Ultraman: Rising Review: Reinventing the Classic Hero for a New Era

Ultraman: Rising packs a lot of complex emotions into its frame as the Tokusatsu classic enters a new era

Ultraman has been experiencing a major revival as Tsuburaya Productions has expanded its classic hero franchise through all sorts of new projects such as a TV anime, comics, reboot films and more. But Netflix has kicked off a whole new kind of endeavor with the company as Ultraman: Rising serves as the first Western animated project in the franchise's history and the first superhero film Industrial Light & Magic has ever worked on. There's quite a lot of pressure from all sides as fans of the classic will be watching with a discernible eye, and the Netflix audience is getting their first impression of the decades old endeavor. 

Ultraman: Rising takes all of this pressure head on as it doesn't shy away from the franchise's long history, but also does not feel weighed down by that history. By choosing to tell a brand new story not seen in any incarnation of the original Japanese TV series, and by featuring a universal emotional core of parenthood at the center of it all, Ultraman: Rising stands out from the rest of its compatriots. It makes for a great viewing experience that's not only visually striking to look at, but narratively filling as well. 

Ultraman: Rising follows Ken Sato (Christopher Sean in the English dub, Yuki Yamada in the Japanese dub), a massively popular and successful baseball player who's forced to uproot his life and move to Japan in order to take over the mantle of Ultraman from his father. In the midst of balancing his superhero and private life, things are flipped on him once more when a child of a kaiju he defeats mistakes Ultraman for its mother. Then needing to raise this kaiju child, Ken then needs to balance work, hero life, and a new parenthood all the while he's being hunted down by a military force seeking to wipe out kaiju completely. 

For fans of the classic Ultraman franchise, this is likely going to sound dramatically different than what has been seen before. There are Easter Eggs throughout alluding to some of the monsters and characters in the franchise, but Ken's origin and Ultraman transformation abilities are divorced from the older incarnations. But even with that said, it never once feels like it loses the spirit of the classic hero in translation. This version of Ultraman feels tried and true to what the classic hero has been fighting for, and the extra layers to Ken's character helps it evolve and feel fresh. 

It's a classic hero with a classic design, for sure, but it feels brand new in Ultraman: Rising. This is noticeable at every level too. To begin with the obvious, Ultraman: Rising is just a great look feature. Ultraman's design is slick, and exaggerated with just a dash to make it cool and fluid in motion. Lighting is so cool to see (as many fights are seen at night to further emphasize glowing elements), the few monster designs we see in action are fun, and the human characters have bold outlining. In motion, it looks even better.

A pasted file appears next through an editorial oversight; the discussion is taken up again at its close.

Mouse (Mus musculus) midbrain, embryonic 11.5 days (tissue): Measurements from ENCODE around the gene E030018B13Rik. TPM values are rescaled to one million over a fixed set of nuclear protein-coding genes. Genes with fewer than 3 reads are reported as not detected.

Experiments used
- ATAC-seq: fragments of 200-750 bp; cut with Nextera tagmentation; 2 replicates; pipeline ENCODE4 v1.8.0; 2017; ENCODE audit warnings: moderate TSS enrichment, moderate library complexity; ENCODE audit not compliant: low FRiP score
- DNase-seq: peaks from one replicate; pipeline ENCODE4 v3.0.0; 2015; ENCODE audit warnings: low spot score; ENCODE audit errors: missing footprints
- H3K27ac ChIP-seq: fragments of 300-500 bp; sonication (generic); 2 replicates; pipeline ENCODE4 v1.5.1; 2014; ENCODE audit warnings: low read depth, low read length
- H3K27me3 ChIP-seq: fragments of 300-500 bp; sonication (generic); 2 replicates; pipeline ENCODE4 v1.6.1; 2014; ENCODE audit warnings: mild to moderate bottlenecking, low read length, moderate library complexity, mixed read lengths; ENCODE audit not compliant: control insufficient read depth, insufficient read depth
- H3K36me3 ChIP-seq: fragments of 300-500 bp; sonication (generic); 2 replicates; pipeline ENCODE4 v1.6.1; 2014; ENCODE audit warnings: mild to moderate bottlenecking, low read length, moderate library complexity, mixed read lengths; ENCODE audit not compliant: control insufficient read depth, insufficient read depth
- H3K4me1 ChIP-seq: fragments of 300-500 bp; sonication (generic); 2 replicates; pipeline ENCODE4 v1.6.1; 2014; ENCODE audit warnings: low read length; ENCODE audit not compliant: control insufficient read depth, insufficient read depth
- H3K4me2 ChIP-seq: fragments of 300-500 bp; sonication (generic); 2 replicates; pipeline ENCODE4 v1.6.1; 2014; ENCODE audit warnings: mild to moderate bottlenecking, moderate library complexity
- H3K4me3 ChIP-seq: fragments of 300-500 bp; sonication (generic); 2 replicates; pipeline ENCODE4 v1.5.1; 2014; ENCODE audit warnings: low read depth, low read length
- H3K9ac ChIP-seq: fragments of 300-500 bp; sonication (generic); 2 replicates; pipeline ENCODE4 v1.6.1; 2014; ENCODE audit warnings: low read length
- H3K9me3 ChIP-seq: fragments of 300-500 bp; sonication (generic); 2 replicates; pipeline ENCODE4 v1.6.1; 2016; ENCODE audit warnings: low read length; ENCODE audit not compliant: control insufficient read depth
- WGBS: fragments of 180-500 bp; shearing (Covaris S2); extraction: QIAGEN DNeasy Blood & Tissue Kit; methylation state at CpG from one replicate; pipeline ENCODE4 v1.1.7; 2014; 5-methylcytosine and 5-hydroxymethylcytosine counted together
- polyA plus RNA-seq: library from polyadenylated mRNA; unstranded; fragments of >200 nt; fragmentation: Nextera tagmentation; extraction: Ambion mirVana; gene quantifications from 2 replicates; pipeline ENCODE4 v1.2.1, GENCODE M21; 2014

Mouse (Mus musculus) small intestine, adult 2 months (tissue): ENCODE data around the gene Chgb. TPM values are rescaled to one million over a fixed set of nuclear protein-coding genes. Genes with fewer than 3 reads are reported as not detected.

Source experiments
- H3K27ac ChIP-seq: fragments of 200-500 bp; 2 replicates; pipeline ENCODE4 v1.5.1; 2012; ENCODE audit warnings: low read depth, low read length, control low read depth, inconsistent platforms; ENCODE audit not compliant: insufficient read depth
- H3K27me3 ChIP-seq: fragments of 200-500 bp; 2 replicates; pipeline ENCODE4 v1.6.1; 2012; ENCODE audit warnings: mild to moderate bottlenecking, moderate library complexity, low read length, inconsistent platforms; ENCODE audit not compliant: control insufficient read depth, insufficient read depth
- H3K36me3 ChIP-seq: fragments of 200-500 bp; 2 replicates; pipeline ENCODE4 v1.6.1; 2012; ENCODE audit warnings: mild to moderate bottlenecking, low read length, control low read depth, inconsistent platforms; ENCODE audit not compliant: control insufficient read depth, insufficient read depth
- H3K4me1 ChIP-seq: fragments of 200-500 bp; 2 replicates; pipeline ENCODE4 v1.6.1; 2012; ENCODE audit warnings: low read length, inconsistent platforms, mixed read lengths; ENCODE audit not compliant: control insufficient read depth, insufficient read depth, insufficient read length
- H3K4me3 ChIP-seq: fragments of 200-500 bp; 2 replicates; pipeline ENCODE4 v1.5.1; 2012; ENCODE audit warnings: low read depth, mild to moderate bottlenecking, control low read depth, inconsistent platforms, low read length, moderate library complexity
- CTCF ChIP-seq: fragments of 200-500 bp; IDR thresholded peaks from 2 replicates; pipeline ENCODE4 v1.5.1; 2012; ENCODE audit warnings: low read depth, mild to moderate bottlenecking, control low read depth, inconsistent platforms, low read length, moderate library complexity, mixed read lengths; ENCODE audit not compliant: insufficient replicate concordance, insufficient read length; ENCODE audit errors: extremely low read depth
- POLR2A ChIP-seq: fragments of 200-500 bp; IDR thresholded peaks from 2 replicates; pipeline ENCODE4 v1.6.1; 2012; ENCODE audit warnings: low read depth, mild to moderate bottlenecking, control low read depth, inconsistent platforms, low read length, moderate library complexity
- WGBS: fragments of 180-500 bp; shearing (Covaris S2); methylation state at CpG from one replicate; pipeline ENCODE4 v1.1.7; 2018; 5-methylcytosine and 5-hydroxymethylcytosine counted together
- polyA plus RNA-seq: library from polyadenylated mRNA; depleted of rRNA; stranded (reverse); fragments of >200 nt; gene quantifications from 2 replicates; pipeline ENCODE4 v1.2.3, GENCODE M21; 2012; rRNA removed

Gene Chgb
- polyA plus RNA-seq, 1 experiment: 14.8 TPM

But the visual aspect of it all wouldn't mean as much without actual meat on the bones to back it up. The story of strained parenthood unfolds over the course of the film, and it explores the multi-generational pain that can unsuspectedly pop up in between parents and their children. The scars of the past are repeated in ways that Ken would never expect. After losing his mother, he and his father grew distant and this new role as Ultraman is only widening that divide as Ken blames the Ultraman title for much of the strife he's currently going through. 

In raising his unexpected child, Ken's eyes begin to open and further gets him questioning the relationship with his own father. It's this back and forth that forms the base of the film, and while it's one of the biggest strengths, it also might be one of its biggest flaws. It's balancing quite a lot, and that means there's not enough of the Ultraman action itself to fully satisfy on that end of things. While it all builds to an emotionally explosive climax, there's really only just that main action sequence in the third act. 

It's ultimately a bit underwhelming in that aspect as the action's fluid and intriguing when it does happen. When Ultraman: Rising completely leans into the action that the franchise is known for, it's firing off on all cylinders. It just takes a bit to get there while balancing the rest of its emotional experience. It's a pay off worth waiting for thanks to all of that character work it takes to get there, sure, but there's still a feeling that it could have been a much more fleshed out experience overall if it had more of that action fun mixed in. 

With all of that said, Ultraman: Rising seeks to tackle a lot in its new vision of the franchise. It introduces a new take on the classic hero, adds unique layers of depth that isn't seen in many of the iterations, has cute moments and explosive action. It's just that it feels like it doesn't quite balance it all as some elements are necessarily sacrificed for the others. 

Rating: 4 out of 5

Ultraman: Rising releases with Netflix on June 14th.